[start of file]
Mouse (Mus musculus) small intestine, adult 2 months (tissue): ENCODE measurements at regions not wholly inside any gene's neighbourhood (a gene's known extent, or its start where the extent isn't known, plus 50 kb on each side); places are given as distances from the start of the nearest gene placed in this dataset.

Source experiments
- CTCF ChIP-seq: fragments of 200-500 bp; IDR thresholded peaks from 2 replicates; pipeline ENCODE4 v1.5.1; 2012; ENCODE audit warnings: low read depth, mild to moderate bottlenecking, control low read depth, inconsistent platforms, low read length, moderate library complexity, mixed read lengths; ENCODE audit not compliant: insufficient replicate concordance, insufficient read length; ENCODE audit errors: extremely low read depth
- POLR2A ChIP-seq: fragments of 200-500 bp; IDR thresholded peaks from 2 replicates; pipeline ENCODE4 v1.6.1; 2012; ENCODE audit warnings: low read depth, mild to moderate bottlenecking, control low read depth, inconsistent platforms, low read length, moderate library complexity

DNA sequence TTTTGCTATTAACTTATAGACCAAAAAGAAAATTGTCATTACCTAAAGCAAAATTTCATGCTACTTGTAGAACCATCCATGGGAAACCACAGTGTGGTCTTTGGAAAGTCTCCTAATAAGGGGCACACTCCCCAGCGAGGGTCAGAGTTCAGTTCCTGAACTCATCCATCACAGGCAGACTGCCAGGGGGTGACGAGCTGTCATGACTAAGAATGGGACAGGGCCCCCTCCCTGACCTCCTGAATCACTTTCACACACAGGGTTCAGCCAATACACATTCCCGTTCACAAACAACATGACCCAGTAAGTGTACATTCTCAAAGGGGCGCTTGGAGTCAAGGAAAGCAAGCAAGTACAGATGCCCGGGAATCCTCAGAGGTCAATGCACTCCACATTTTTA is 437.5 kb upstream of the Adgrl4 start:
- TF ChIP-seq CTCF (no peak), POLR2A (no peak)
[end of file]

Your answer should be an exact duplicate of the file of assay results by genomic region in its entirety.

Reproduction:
Mouse (Mus musculus) small intestine, adult 2 months (tissue): ENCODE measurements at regions not wholly inside any gene's neighbourhood (a gene's known extent, or its start where the extent isn't known, plus 50 kb on each side); places are given as distances from the start of the nearest gene placed in this dataset.

Source experiments
- CTCF ChIP-seq: fragments of 200-500 bp; IDR thresholded peaks from 2 replicates; pipeline ENCODE4 v1.5.1; 2012; ENCODE audit warnings: low read depth, mild to moderate bottlenecking, control low read depth, inconsistent platforms, low read length, moderate library complexity, mixed read lengths; ENCODE audit not compliant: insufficient replicate concordance, insufficient read length; ENCODE audit errors: extremely low read depth
- POLR2A ChIP-seq: fragments of 200-500 bp; IDR thresholded peaks from 2 replicates; pipeline ENCODE4 v1.6.1; 2012; ENCODE audit warnings: low read depth, mild to moderate bottlenecking, control low read depth, inconsistent platforms, low read length, moderate library complexity

DNA sequence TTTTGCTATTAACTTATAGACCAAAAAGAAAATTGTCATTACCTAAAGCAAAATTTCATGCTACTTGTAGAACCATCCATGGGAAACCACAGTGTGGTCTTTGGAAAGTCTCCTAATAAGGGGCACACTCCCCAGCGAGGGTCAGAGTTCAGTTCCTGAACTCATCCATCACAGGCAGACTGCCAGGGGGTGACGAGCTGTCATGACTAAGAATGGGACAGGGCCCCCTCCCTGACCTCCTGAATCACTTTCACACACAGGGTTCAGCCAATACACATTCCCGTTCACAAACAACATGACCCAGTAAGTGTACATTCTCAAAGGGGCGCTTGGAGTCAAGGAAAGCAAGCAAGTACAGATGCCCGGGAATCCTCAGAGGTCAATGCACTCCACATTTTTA is 437.5 kb upstream of the Adgrl4 start:
- TF ChIP-seq CTCF (no peak), POLR2A (no peak)